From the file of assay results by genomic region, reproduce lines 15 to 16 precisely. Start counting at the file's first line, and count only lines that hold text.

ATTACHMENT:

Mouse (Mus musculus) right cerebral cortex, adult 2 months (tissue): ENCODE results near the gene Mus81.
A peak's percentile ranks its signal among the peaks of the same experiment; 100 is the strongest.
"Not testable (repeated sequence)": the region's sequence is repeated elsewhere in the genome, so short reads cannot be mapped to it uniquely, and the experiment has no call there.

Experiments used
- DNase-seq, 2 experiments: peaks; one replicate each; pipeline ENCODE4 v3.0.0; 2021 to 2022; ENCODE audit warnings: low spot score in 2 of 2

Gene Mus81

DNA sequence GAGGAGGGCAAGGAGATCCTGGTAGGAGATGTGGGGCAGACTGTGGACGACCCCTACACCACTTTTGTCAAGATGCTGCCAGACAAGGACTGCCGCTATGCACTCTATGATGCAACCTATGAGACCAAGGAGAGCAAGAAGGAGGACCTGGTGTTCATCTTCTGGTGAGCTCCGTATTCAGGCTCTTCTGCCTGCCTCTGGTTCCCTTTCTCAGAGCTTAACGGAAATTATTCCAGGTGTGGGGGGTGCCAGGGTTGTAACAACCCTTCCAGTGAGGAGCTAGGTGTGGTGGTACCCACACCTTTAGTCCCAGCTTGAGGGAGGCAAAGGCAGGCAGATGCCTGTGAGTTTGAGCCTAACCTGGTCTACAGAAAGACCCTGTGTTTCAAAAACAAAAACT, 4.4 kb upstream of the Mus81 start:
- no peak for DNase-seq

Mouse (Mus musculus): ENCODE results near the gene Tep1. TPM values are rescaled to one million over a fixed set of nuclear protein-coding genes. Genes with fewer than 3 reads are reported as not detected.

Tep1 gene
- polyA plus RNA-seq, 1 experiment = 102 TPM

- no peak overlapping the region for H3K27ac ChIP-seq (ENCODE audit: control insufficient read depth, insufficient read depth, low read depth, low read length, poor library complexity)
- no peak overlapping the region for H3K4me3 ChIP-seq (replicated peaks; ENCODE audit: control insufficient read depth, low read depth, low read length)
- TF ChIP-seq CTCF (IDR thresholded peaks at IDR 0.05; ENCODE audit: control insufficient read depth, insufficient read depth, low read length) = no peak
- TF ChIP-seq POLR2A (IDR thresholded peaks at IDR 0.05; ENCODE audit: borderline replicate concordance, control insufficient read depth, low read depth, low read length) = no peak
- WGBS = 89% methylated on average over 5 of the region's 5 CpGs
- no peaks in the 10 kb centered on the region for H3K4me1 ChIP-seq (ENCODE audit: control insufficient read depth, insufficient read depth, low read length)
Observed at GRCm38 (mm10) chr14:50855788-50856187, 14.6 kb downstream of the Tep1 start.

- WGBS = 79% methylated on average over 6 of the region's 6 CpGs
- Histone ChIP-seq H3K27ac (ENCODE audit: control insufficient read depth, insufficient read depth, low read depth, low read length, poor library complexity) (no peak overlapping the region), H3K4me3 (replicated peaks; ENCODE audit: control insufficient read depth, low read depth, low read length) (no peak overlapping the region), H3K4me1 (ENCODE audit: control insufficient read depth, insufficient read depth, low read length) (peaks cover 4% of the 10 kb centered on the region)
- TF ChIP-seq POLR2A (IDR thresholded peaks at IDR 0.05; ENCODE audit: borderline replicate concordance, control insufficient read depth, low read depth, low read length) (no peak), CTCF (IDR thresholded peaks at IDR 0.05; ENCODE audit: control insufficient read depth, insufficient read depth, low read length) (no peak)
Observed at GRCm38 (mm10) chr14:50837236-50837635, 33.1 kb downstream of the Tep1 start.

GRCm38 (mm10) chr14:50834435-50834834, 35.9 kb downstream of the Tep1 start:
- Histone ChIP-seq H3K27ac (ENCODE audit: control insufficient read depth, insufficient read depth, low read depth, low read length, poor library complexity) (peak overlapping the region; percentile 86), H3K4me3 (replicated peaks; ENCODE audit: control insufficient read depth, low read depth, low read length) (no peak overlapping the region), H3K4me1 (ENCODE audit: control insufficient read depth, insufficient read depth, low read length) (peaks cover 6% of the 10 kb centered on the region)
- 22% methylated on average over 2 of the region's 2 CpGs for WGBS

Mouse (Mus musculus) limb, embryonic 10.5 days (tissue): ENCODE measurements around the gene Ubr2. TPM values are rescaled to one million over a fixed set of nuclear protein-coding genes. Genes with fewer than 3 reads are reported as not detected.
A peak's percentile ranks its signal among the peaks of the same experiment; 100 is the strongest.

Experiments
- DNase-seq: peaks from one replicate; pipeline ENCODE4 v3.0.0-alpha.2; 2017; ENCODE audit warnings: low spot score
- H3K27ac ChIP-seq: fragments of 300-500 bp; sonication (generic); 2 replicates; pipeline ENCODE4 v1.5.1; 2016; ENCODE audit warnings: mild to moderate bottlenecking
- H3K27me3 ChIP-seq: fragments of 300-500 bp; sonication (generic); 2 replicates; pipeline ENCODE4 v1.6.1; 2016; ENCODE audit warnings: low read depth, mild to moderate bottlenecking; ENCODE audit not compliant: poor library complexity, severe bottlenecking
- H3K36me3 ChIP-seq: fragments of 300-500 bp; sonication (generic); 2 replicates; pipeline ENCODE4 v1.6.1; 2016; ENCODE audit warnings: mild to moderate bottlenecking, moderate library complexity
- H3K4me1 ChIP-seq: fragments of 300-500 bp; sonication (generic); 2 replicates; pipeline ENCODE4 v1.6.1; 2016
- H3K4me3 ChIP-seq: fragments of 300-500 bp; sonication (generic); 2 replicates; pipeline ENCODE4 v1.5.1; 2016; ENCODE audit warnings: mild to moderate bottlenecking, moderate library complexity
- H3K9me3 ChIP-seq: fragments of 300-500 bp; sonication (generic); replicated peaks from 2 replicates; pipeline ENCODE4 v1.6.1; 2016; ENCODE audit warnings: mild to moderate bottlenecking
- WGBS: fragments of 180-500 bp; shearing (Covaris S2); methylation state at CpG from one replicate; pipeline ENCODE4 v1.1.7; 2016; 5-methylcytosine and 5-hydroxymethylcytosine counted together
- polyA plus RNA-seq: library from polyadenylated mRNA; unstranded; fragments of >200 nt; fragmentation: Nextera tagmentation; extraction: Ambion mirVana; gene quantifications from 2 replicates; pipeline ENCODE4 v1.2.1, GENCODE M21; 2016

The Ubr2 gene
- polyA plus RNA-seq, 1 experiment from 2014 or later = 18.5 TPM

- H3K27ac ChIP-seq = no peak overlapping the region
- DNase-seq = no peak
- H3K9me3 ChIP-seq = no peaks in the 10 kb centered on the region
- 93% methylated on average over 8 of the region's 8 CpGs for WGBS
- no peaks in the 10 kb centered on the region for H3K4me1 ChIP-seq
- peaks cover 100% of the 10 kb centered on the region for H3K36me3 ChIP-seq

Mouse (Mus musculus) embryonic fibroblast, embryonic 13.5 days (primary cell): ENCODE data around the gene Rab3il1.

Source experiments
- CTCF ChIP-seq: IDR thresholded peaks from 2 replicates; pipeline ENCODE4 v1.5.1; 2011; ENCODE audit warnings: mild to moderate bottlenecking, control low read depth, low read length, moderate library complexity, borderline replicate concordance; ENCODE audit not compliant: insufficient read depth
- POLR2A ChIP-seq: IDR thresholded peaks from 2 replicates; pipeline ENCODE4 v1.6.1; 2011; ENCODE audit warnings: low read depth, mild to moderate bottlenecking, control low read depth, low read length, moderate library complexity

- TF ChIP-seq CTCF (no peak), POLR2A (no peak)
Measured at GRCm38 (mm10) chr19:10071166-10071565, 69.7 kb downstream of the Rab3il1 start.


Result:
- TF ChIP-seq POLR2A (IDR thresholded peaks at IDR 0.05; ENCODE audit: borderline replicate concordance, control insufficient read depth, low read depth, low read length) = no peak
- WGBS = 89% methylated on average over 5 of the region's 5 CpGs